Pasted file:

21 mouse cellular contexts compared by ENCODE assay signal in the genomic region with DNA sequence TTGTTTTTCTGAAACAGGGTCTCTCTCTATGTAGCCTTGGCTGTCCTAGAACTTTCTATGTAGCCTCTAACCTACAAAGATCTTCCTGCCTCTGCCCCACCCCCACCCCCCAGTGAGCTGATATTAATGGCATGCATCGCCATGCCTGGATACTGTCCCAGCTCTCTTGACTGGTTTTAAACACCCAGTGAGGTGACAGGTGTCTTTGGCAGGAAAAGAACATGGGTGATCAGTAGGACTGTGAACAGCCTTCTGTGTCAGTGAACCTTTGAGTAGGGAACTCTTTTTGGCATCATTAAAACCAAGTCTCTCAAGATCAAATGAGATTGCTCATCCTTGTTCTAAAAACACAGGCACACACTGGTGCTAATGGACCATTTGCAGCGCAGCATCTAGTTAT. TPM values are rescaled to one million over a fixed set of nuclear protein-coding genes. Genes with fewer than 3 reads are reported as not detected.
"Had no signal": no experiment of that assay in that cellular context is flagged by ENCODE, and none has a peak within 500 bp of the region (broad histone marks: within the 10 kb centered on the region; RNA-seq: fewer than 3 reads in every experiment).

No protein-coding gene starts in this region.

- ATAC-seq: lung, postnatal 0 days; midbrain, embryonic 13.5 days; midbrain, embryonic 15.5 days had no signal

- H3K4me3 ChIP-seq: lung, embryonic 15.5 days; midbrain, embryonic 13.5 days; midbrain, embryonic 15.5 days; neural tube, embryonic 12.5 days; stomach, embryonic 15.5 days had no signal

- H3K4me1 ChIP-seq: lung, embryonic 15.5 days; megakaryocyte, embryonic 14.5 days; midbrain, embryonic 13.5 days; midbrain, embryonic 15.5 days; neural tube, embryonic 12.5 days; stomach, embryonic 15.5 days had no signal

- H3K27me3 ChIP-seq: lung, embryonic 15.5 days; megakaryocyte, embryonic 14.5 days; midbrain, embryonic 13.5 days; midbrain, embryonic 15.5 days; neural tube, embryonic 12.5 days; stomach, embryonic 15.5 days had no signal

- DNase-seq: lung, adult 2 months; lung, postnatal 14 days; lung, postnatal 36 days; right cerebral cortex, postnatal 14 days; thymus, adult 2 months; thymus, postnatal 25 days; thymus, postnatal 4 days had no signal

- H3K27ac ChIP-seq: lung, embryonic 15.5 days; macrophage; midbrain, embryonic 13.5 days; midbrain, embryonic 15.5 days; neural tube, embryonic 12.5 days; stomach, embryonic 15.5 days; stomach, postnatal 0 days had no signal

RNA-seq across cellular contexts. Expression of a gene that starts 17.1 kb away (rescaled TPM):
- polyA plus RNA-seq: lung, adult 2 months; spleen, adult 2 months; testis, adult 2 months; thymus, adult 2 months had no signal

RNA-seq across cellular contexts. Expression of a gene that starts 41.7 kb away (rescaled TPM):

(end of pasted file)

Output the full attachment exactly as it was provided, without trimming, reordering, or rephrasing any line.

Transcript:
21 mouse cellular contexts compared by ENCODE assay signal in the genomic region with DNA sequence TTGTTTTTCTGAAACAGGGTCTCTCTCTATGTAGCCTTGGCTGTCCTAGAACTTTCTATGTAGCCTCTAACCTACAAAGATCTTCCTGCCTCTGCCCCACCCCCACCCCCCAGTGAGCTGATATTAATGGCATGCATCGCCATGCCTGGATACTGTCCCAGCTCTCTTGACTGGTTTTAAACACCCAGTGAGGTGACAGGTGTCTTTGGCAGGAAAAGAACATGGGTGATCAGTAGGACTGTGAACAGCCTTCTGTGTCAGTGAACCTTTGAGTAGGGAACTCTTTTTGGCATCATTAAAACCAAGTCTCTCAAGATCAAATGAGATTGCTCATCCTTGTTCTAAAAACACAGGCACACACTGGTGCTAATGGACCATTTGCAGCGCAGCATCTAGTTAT. TPM values are rescaled to one million over a fixed set of nuclear protein-coding genes. Genes with fewer than 3 reads are reported as not detected.
"Had no signal": no experiment of that assay in that cellular context is flagged by ENCODE, and none has a peak within 500 bp of the region (broad histone marks: within the 10 kb centered on the region; RNA-seq: fewer than 3 reads in every experiment).

No protein-coding gene starts in this region.

- ATAC-seq: lung, postnatal 0 days; midbrain, embryonic 13.5 days; midbrain, embryonic 15.5 days had no signal

- H3K4me3 ChIP-seq: lung, embryonic 15.5 days; midbrain, embryonic 13.5 days; midbrain, embryonic 15.5 days; neural tube, embryonic 12.5 days; stomach, embryonic 15.5 days had no signal

- H3K4me1 ChIP-seq: lung, embryonic 15.5 days; megakaryocyte, embryonic 14.5 days; midbrain, embryonic 13.5 days; midbrain, embryonic 15.5 days; neural tube, embryonic 12.5 days; stomach, embryonic 15.5 days had no signal

- H3K27me3 ChIP-seq: lung, embryonic 15.5 days; megakaryocyte, embryonic 14.5 days; midbrain, embryonic 13.5 days; midbrain, embryonic 15.5 days; neural tube, embryonic 12.5 days; stomach, embryonic 15.5 days had no signal

- DNase-seq: lung, adult 2 months; lung, postnatal 14 days; lung, postnatal 36 days; right cerebral cortex, postnatal 14 days; thymus, adult 2 months; thymus, postnatal 25 days; thymus, postnatal 4 days had no signal

- H3K27ac ChIP-seq: lung, embryonic 15.5 days; macrophage; midbrain, embryonic 13.5 days; midbrain, embryonic 15.5 days; neural tube, embryonic 12.5 days; stomach, embryonic 15.5 days; stomach, postnatal 0 days had no signal

RNA-seq across cellular contexts. Expression of a gene that starts 17.1 kb away (rescaled TPM):
- polyA plus RNA-seq: lung, adult 2 months; spleen, adult 2 months; testis, adult 2 months; thymus, adult 2 months had no signal

RNA-seq across cellular contexts. Expression of a gene that starts 41.7 kb away (rescaled TPM):